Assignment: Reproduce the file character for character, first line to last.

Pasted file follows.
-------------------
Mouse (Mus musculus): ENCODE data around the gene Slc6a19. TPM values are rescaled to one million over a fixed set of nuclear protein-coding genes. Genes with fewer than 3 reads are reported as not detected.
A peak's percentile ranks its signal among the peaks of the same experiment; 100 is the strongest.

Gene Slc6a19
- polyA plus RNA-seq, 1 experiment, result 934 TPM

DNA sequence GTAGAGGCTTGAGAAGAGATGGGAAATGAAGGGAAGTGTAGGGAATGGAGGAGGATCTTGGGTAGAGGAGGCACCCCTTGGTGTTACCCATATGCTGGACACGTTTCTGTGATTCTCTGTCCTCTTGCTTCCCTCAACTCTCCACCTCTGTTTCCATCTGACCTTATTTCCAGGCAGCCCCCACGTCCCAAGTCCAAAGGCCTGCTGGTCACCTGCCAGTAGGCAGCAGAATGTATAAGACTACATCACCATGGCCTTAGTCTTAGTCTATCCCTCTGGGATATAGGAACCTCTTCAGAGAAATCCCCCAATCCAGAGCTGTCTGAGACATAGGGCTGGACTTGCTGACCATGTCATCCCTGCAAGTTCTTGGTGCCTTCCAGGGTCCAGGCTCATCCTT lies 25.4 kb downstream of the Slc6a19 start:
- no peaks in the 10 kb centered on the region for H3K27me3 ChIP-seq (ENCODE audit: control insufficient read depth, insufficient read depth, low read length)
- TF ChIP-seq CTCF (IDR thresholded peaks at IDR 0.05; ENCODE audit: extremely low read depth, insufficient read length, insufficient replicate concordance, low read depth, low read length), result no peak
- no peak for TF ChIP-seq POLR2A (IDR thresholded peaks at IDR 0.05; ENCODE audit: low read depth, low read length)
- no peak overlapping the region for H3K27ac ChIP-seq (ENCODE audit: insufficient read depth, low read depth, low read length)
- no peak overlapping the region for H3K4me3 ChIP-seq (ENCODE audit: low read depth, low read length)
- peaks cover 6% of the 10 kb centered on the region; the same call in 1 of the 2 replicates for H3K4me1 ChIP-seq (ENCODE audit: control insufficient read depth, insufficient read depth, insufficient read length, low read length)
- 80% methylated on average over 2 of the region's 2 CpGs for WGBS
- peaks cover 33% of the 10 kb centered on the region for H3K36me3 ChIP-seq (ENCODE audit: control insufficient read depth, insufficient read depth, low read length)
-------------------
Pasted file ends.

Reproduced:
Mouse (Mus musculus): ENCODE data around the gene Slc6a19. TPM values are rescaled to one million over a fixed set of nuclear protein-coding genes. Genes with fewer than 3 reads are reported as not detected.
A peak's percentile ranks its signal among the peaks of the same experiment; 100 is the strongest.

Gene Slc6a19
- polyA plus RNA-seq, 1 experiment, result 934 TPM

DNA sequence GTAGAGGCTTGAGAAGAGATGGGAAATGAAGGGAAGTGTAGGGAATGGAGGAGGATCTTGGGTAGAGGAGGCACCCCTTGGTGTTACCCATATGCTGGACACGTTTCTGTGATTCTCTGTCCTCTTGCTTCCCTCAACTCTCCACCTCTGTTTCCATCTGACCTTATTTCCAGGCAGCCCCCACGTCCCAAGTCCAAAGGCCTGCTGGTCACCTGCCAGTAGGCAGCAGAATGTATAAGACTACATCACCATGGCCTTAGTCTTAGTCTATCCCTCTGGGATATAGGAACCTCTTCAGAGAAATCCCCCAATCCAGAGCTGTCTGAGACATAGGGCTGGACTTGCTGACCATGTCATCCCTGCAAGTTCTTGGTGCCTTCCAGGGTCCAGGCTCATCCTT lies 25.4 kb downstream of the Slc6a19 start:
- no peaks in the 10 kb centered on the region for H3K27me3 ChIP-seq (ENCODE audit: control insufficient read depth, insufficient read depth, low read length)
- TF ChIP-seq CTCF (IDR thresholded peaks at IDR 0.05; ENCODE audit: extremely low read depth, insufficient read length, insufficient replicate concordance, low read depth, low read length), result no peak
- no peak for TF ChIP-seq POLR2A (IDR thresholded peaks at IDR 0.05; ENCODE audit: low read depth, low read length)
- no peak overlapping the region for H3K27ac ChIP-seq (ENCODE audit: insufficient read depth, low read depth, low read length)
- no peak overlapping the region for H3K4me3 ChIP-seq (ENCODE audit: low read depth, low read length)
- peaks cover 6% of the 10 kb centered on the region; the same call in 1 of the 2 replicates for H3K4me1 ChIP-seq (ENCODE audit: control insufficient read depth, insufficient read depth, insufficient read length, low read length)
- 80% methylated on average over 2 of the region's 2 CpGs for WGBS
- peaks cover 33% of the 10 kb centered on the region for H3K36me3 ChIP-seq (ENCODE audit: control insufficient read depth, insufficient read depth, low read length)